J-School Profs Wrong to ‘Bash’ Modern Newspapers

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By: Randolph D. Brandt

As I was reading Denny Wilkins’ column this morning (E&P Online, Aug. 15), I was hearing members of my newsroom staff laughing and talking excitedly about one of the many good stories that will appear in my newspaper tomorrow and on the Web page today.

Unlike Denny Wilkins, who is now a professor at a journalism school, I’ve been in newsrooms for the past 15 years. Maybe he ought to come back and find out what it’s really all about these days.

I, for one, am getting sick and tired of disaffected former journalists whose careers didn’t work out for them bashing us from their academic retirements.

Just imagine if professors at M.I.T. or Drexel taught their students that all they could look forward to in their careers was working for lousy, money-grubbing technology firms, design conglomerates, and architects. They’d last about a day!

Why do we tolerate these people poisoning the minds of the young people that we often have to re-educate so we can then offer them worthwhile work, professional fulfillment, and growth in their careers?

The trades seem full these days with such newspaper bashing, particularly aimed against group ownership for some reason.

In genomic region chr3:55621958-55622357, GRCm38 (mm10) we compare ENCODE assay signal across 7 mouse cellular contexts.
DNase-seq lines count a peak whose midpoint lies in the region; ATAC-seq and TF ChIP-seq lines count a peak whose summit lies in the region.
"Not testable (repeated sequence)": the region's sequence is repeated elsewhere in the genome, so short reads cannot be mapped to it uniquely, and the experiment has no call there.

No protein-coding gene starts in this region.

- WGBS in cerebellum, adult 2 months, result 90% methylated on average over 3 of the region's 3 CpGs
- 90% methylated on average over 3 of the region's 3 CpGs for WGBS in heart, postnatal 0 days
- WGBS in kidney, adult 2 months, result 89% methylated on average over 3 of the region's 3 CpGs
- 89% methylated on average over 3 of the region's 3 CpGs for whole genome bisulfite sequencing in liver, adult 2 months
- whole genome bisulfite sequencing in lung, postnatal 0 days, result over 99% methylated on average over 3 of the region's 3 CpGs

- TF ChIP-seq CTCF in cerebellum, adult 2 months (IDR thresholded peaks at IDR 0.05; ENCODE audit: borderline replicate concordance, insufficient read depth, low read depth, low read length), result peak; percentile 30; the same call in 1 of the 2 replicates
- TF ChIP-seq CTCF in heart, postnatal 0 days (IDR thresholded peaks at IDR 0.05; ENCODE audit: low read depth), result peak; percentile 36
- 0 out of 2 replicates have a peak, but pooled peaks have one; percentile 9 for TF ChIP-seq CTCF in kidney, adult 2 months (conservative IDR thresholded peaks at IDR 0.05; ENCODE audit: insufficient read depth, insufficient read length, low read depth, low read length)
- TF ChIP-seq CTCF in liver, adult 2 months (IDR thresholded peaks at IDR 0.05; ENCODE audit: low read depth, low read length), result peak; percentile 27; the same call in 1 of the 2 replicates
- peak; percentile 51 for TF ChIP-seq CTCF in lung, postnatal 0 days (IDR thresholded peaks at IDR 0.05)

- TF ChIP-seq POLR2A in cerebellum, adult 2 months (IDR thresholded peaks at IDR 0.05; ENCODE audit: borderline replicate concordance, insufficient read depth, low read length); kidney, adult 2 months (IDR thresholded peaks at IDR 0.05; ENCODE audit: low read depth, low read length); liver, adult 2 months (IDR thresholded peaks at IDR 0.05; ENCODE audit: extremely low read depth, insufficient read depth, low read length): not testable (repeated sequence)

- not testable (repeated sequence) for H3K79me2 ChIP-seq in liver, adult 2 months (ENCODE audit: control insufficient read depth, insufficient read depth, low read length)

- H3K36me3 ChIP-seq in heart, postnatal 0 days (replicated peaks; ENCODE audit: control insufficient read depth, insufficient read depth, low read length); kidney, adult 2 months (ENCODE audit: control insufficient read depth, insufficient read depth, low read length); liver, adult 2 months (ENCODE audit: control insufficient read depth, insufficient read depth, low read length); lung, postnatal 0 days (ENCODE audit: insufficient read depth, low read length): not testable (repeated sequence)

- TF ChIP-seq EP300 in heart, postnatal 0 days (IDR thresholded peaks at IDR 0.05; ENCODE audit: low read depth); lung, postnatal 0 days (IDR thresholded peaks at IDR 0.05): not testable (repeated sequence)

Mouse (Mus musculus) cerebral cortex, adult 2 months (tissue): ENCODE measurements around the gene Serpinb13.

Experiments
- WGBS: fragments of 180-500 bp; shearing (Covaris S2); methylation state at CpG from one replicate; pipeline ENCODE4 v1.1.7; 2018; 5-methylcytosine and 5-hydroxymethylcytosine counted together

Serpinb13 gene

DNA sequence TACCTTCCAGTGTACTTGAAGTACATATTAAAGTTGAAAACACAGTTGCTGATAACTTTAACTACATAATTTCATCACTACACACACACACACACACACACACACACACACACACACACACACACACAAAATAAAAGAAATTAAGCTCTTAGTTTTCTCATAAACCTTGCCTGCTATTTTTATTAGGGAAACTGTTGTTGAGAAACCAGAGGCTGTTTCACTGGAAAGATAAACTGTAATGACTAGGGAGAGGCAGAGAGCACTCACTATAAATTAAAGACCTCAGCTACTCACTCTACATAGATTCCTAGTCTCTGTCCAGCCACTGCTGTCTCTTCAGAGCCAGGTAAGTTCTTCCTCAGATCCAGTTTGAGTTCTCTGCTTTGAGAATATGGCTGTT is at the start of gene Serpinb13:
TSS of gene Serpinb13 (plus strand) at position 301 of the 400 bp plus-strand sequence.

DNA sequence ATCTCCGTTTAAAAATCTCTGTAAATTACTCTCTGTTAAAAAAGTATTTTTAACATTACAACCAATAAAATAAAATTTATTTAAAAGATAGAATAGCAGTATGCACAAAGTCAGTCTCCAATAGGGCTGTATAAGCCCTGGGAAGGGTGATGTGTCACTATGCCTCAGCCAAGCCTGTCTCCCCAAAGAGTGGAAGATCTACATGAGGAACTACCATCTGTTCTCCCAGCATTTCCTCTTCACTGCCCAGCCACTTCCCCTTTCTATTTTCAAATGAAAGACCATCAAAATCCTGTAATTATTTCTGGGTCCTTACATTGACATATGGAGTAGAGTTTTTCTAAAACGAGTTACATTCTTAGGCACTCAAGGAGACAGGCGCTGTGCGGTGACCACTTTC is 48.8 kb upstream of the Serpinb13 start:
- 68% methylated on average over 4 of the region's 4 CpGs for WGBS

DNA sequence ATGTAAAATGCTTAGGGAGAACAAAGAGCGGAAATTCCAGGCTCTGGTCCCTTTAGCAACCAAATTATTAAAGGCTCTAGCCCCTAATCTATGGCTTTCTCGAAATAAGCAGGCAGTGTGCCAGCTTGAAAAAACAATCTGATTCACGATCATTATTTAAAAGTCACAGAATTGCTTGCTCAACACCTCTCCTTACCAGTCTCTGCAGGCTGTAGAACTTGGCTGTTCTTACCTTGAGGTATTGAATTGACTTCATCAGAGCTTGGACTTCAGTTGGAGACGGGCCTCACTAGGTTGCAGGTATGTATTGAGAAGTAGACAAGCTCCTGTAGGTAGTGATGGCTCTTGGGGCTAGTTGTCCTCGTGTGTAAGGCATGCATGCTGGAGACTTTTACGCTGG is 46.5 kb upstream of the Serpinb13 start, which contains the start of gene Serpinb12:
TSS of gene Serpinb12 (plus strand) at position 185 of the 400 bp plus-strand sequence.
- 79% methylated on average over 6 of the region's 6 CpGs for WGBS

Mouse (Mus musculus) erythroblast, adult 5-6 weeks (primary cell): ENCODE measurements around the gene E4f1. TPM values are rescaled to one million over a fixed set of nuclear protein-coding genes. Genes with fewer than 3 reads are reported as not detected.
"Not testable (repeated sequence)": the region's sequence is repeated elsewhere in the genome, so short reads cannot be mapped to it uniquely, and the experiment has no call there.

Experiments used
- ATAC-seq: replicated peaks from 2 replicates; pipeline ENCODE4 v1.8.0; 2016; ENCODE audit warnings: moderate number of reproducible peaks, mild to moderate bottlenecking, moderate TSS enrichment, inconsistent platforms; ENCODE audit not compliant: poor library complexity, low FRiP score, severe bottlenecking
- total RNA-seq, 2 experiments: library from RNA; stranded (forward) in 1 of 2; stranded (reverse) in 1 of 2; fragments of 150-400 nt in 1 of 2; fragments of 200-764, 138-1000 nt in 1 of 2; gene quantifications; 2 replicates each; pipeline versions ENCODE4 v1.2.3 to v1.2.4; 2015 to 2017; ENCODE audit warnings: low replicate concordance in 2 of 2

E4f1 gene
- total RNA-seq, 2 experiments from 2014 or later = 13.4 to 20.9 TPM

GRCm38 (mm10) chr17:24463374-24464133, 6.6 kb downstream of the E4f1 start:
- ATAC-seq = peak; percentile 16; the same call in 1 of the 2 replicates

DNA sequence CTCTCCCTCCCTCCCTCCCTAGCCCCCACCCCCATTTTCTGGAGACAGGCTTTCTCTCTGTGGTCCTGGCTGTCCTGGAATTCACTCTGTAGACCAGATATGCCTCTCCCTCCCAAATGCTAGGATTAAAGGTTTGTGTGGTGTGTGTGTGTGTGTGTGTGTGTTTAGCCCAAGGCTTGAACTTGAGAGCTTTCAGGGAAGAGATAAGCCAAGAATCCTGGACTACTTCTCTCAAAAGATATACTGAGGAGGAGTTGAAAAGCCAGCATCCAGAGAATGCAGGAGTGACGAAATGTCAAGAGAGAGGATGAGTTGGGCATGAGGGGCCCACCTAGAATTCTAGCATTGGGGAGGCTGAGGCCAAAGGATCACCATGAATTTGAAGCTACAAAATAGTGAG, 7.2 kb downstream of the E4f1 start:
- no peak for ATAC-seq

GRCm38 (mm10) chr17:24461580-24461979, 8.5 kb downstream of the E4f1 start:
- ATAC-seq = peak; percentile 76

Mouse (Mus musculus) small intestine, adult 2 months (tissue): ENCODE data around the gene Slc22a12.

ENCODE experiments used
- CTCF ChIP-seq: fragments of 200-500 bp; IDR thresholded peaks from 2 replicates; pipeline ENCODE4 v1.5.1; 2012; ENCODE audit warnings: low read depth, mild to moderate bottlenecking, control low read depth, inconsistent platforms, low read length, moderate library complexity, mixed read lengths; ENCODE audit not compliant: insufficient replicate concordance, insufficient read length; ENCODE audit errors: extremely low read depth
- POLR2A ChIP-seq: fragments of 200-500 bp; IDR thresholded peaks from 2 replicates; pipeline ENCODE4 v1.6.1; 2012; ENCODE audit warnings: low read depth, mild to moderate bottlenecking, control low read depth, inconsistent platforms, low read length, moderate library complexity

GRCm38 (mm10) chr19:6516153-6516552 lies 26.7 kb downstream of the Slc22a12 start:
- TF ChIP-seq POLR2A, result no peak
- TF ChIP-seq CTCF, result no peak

Sure, group ownership means more accountability, but it also means a fuller range of training and career opportunities, a larger network of support for reporters and editors, more reader and market research to better understand our audiences, and a greater freedom from the sacred-cow restrictions that often accompany locally owned, family operations.

There are strengths and weaknesses under both types of operations, but it horrifies me to think that newsrooms in general and particularly newsrooms at group-owned newspapers are being mischaracterized each day in our j-schools by professors perhaps more concerned with settling an imagined score than preparing students for their careers.

Maybe it’s time for some of the big industry players to endow some journalism chairs so both sides of this story get told.

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